My Mom in the News
My mother, Gretchen Faulk, sent me a note today that she’s been in both of the local Salt Lake City papers as a local pagan and witch in the last couple of weeks. As most of my friends know, my mother is a 20+ year veteran of paganism and has practiced for that entire time in Utah. She started her own church, the Order of Our Lady of Salt, years ago and they’ve met for monthly Goddess services open to the public ever since then.
The article in the Salt Lake Tribune is on Harry Potter (of course). It is up here.
Her section of it is as follows:
While the Rev. Gretchen Faulk, a Wiccan priestess, loves the books, she sees no connection between the fantastical potion making in Harry Potter and real witchcraft. But she acknowledges that Rowling did her research into folklore and witchcraft when mentioning potion ingredients. And in referencing people. Nicolas Flamel, the famed maker of the Sorcerer's Stone in the first Harry Potter novel, really did exist and was made famous for his work in alchemy. Animals and plants such as bubotubers and devil's snare don't exist anywhere outside the pages of Harry Potter, but many of the ingredients mentioned in the stories do. The medicinal, magical and seasonal use of herbs and plants has been around for hundreds of years and continues today. Wiccans often use herbs such as St. John's wort, which falls into all three categories. It is used to treat depression, it acts as a protective herb that is often woven into garlands to ward off negativity, and its yellow flower, which blooms near the summer solstice, associates it with the sun. Faulk is struck by how often Utahns use natural remedies and herbs in their day-to-day lives. "People here have a lot of respect for herbs," she said. "Pioneer knowledge here is preserved and respected." But she strongly cautions people to check with doctors and herbal reference guides before putting anything new and unusual in their bodies.
The other reference is from the Deseret News, which hides its linking so you have to search in the archives for “Paganism in Utah.” Here are some selections from the article where they quote my mother:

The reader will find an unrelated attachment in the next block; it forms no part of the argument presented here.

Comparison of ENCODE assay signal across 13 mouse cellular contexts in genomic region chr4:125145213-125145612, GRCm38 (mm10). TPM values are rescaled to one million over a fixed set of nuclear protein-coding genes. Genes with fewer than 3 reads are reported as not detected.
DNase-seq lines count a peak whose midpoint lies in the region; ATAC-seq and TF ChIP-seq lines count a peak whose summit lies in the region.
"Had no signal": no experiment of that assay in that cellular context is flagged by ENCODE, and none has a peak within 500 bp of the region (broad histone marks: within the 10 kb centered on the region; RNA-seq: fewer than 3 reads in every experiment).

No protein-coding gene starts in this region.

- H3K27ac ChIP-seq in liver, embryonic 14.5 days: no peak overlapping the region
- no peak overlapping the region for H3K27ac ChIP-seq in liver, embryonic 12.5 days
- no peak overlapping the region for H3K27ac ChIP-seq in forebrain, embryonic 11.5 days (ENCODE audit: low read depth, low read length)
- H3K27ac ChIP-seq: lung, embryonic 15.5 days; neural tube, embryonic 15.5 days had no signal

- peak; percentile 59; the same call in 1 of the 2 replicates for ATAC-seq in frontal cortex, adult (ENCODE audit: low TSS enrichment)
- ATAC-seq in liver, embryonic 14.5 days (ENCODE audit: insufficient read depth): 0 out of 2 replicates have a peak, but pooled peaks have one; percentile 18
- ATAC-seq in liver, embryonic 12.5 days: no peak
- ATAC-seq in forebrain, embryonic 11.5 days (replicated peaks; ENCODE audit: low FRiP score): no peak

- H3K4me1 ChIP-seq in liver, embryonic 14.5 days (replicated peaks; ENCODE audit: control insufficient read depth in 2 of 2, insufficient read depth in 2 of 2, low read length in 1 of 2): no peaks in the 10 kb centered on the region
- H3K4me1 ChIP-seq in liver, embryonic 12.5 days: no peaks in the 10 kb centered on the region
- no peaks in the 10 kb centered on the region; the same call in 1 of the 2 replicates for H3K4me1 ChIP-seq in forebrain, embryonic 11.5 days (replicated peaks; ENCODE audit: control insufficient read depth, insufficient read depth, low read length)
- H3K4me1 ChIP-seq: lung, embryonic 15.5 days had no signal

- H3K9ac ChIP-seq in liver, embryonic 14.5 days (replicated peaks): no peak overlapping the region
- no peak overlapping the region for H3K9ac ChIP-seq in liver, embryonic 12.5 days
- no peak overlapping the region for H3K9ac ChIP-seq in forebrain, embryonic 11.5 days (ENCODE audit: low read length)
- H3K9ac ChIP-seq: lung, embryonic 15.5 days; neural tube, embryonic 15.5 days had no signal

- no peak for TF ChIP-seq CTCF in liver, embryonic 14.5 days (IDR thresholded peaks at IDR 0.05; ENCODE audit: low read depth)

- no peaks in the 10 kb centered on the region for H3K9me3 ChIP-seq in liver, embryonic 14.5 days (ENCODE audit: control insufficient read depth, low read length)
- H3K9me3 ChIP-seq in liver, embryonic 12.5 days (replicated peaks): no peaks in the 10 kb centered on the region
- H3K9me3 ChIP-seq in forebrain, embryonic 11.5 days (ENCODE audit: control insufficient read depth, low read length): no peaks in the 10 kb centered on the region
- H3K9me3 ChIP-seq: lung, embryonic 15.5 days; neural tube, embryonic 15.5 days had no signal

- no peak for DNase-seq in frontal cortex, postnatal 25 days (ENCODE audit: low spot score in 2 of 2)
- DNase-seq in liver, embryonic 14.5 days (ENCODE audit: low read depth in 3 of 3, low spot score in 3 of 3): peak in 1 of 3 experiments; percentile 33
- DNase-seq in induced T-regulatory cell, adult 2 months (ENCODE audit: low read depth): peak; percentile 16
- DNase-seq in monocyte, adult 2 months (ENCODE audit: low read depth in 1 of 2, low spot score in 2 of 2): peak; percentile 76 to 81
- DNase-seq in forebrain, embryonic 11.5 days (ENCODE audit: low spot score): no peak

Misperceptions and fear cause many pagans to keep their choice of religion hidden, especially in the workplace, says Maureen Duffy-Boose, founder and president of the Covenant of Unitarian Universalist pagans, a national pagan group. "Even in our culture in 2007, the normal cultural response is that pagans are weird," Duffy-Boose said. "I know people who have lost their children because of this religion. I know people that have lost jobs. I know one person who was actually evicted from her apartment." Prejudice occurs because pagans have been the subject of "1,000 years of negative propaganda," says Gretchen Faulk, founder of the Order of Our Lady of Salt, a pagan group in Salt Lake City. One woman, who asked not to be identified, says she lost her job as a public school teacher when it was discovered she was Wiccan. But Duffy-Boose and Faulk agree that such conflicts are rare, and most Utahns are respectful of pagans. When conflicts do occur, discussion usually leads to understanding, they say. [...] Duffy-Boose said many people seek a religion in which feminine deity play a significant role, and nearly all pagan religions honor both gods and goddesses. That desire led Faulk to create the Order of Our Lady of Salt nearly 12 years ago. She was raised Christian, but as an adult she lost interest in the notion of God the Father and was drawn more and more to the idea of female deity. Eventually she began to practice Wicca, which emphasizes the importance of both gods and goddesses. The Order of Our Lady of Salt holds monthly Goddess Worship Services that center on a specific goddess from one of the world's cultures. Faulk and her group have worshipped figures from Norse, Greek, Roman and Egyptian traditions, among many others. The group has also focused on revered female figures who aren't usually seen as deity, but who "function as goddesses," Faulk says. Mary Magdelene, the LDS Mother in Heaven and even Lady Liberty (the Statue of Liberty) have all been the subject of worship services.